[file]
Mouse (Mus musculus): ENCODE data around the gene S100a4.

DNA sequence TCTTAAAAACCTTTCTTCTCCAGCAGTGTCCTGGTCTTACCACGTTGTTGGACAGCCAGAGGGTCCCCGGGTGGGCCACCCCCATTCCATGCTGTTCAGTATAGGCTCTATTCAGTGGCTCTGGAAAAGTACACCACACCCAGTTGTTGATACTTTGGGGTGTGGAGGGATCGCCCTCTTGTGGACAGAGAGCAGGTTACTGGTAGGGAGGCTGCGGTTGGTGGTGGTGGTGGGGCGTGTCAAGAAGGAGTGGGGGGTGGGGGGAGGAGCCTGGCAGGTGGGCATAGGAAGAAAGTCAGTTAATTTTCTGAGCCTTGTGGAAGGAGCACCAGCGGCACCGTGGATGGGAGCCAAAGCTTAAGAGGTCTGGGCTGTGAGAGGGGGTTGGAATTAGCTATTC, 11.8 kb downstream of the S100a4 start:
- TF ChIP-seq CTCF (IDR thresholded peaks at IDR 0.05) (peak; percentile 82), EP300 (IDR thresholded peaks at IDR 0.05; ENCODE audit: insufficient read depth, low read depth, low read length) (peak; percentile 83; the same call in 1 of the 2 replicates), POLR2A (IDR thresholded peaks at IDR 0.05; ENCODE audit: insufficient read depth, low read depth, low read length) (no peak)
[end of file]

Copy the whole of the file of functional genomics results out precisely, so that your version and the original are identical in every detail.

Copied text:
Mouse (Mus musculus): ENCODE data around the gene S100a4.

DNA sequence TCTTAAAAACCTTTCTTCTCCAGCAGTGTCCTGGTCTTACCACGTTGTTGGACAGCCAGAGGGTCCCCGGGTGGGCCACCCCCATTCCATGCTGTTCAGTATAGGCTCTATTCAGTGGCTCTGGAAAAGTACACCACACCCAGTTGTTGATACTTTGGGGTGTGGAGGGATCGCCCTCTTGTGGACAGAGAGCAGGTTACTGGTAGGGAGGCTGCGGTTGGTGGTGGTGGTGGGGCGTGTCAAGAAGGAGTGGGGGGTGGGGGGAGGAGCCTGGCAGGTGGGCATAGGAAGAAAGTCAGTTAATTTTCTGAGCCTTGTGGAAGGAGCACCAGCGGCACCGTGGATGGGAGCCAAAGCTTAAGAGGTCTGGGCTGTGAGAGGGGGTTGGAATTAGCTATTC, 11.8 kb downstream of the S100a4 start:
- TF ChIP-seq CTCF (IDR thresholded peaks at IDR 0.05) (peak; percentile 82), EP300 (IDR thresholded peaks at IDR 0.05; ENCODE audit: insufficient read depth, low read depth, low read length) (peak; percentile 83; the same call in 1 of the 2 replicates), POLR2A (IDR thresholded peaks at IDR 0.05; ENCODE audit: insufficient read depth, low read depth, low read length) (no peak)